Make no mistake: Disney Cruise Line is a premium line that delivers a high-end experience. The ships are downright gorgeous, with lavish Art Deco or Art Nouveau lobbies, amazing themed restaurants, and wonderful kids clubs, activities and pool decks. Rates on Disney Cruise Line come much closer to all-inclusive pricing than on most mainstream cruise lines. The food in the three main restaurants is on par with the best signature restaurants at Disney World. In other words, passengers pay more than on some cruise lines but also find an awful lot... of value.Continue to 5 of 7 below.
05 of 07
Best Time to Go
For the best time to visit Disney World, take into consideration a combination of weather, crowds, and prices. While theme park tickets are constant throughout the year, hotel rates fluctuate quite a bit during the year and, unsurprisingly, tend to be lower when kids are in school and pricier during summer vacation and other school breaks.
Similarly, rates for a Disney Cruise tend to rise during school breaks and holidays and fall when kids are back in school. That means you can often book at the last minute—which, in cruise speak, means between two and six months in advance—for a cruise taken January through early February, May, late-August through October, and the non-holiday weeks in November and December.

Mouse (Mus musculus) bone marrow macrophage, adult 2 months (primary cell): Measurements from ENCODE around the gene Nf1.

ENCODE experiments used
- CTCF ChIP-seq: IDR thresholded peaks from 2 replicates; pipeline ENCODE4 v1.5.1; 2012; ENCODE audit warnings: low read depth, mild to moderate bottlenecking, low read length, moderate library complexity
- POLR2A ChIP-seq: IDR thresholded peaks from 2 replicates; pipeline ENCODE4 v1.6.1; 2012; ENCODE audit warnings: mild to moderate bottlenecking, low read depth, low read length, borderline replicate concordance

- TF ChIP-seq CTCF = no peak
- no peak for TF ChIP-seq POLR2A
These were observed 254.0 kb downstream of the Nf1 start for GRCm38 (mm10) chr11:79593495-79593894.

If Disney's cruise ships have an advantage over Disney parks, it's that they have a natural crowd control. Even during spring break or the Christmas holiday season, a ship can only hold a certain number of people, so it's no more crowded than at other times of the year.Continue to 6 of 7 below.
06 of 07
To get the most from a Disney World vacation, you can plan much of your trip before you leave home with a system called MyMagic+, which bundles nearly every aspect of your trip together. Instead of a ticket, you get a MagicBand, a rubber bracelet containing a computer chip that holds all the components of your Disney World vacation—theme park ticket, room key, dining reservations, PhotoPass—and it also acts as a resort charge card. FastPasses have been replaced by FastPass+, a digital version of the line-jumping system that can be managed from your smartphone with the My Disney Experience app. You can book the most popular dining experiences six months in advance and FastPasses 60 days in advance (or 30 days in advance if you're not staying at a Walt Disney World Resort).
With a Disney Cruise, there are fewer moving parts. Your meals and most activities are included in your fare. Once you choose your stateroom and book your cruise, other experiences you may want to book in... advance include shore excursions, spa treatments, and optional adult-exclusive dining reservations. Even after you board the ship, you can frequently book these experiences at the guest services desk on the ship.Continue to 7 of 7 below.
07 of 07
The verdict is split on this one. Disney World certainly offers a much wider array of characters in its shows, meet-and-greets, and character meals. But while there are fewer characters on a Disney Cruise but the interactions tend to be more accessible and low-key. Beyond the many scheduled character meet-and-greets on the ship, your family is likely to randomly run into a character or two on the pool deck, in the kids' clubs, or even on Castaway Cay, Disney's private Bahamian island.